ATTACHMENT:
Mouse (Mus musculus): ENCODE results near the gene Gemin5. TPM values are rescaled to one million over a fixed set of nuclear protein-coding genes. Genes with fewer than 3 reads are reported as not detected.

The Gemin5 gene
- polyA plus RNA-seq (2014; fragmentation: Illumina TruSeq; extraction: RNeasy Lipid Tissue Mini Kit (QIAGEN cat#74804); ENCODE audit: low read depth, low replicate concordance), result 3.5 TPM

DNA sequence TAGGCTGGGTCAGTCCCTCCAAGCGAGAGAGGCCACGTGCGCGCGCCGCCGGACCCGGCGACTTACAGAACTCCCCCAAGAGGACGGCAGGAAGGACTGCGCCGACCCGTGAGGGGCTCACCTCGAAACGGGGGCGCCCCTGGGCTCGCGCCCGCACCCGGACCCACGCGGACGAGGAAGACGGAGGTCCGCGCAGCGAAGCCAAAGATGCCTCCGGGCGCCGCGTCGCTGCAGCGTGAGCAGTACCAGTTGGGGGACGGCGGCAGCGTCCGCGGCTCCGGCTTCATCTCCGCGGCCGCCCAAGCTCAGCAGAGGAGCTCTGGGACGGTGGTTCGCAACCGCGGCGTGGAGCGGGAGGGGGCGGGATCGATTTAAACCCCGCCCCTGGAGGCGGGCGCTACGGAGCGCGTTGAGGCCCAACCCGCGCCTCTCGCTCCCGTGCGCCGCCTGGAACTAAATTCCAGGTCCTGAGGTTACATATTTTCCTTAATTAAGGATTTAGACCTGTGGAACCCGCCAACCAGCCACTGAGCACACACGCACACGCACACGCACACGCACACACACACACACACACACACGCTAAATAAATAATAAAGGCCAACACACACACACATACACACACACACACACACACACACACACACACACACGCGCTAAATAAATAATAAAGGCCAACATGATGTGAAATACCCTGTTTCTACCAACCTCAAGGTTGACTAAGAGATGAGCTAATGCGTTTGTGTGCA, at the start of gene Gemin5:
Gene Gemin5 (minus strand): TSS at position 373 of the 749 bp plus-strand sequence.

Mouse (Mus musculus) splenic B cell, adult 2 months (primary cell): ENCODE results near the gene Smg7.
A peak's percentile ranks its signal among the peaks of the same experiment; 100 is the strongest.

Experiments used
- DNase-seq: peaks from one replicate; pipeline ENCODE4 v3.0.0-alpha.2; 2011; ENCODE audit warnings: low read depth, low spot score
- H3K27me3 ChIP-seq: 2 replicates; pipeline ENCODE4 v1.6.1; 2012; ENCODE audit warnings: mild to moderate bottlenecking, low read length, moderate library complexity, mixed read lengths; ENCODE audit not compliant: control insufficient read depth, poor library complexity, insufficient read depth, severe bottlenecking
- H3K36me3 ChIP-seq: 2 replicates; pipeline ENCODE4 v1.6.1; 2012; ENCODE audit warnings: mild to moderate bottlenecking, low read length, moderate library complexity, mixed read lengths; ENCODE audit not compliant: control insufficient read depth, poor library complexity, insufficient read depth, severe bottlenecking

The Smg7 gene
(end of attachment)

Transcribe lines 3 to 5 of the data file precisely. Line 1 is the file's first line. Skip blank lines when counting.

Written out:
- polyA plus RNA-seq (2014; fragmentation: Illumina TruSeq; extraction: RNeasy Lipid Tissue Mini Kit (QIAGEN cat#74804); ENCODE audit: low read depth, low replicate concordance), result 3.5 TPM

DNA sequence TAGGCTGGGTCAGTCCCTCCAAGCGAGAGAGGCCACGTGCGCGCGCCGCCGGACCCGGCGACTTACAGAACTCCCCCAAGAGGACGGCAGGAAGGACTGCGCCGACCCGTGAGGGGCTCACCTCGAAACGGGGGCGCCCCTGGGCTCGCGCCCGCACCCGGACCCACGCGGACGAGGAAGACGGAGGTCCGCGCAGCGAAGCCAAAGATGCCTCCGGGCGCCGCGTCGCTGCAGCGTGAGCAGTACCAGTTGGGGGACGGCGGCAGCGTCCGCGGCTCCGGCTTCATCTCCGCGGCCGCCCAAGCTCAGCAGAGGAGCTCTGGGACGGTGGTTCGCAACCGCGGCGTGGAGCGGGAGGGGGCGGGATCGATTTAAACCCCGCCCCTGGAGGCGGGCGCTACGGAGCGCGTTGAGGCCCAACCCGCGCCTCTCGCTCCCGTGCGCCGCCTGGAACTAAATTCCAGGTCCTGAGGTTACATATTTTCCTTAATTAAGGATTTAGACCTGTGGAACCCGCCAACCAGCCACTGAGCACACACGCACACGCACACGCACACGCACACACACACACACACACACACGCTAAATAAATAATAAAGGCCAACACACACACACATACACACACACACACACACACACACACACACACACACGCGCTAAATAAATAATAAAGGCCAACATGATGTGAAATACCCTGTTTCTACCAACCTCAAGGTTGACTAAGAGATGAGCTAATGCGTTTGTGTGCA, at the start of gene Gemin5:
Gene Gemin5 (minus strand): TSS at position 373 of the 749 bp plus-strand sequence.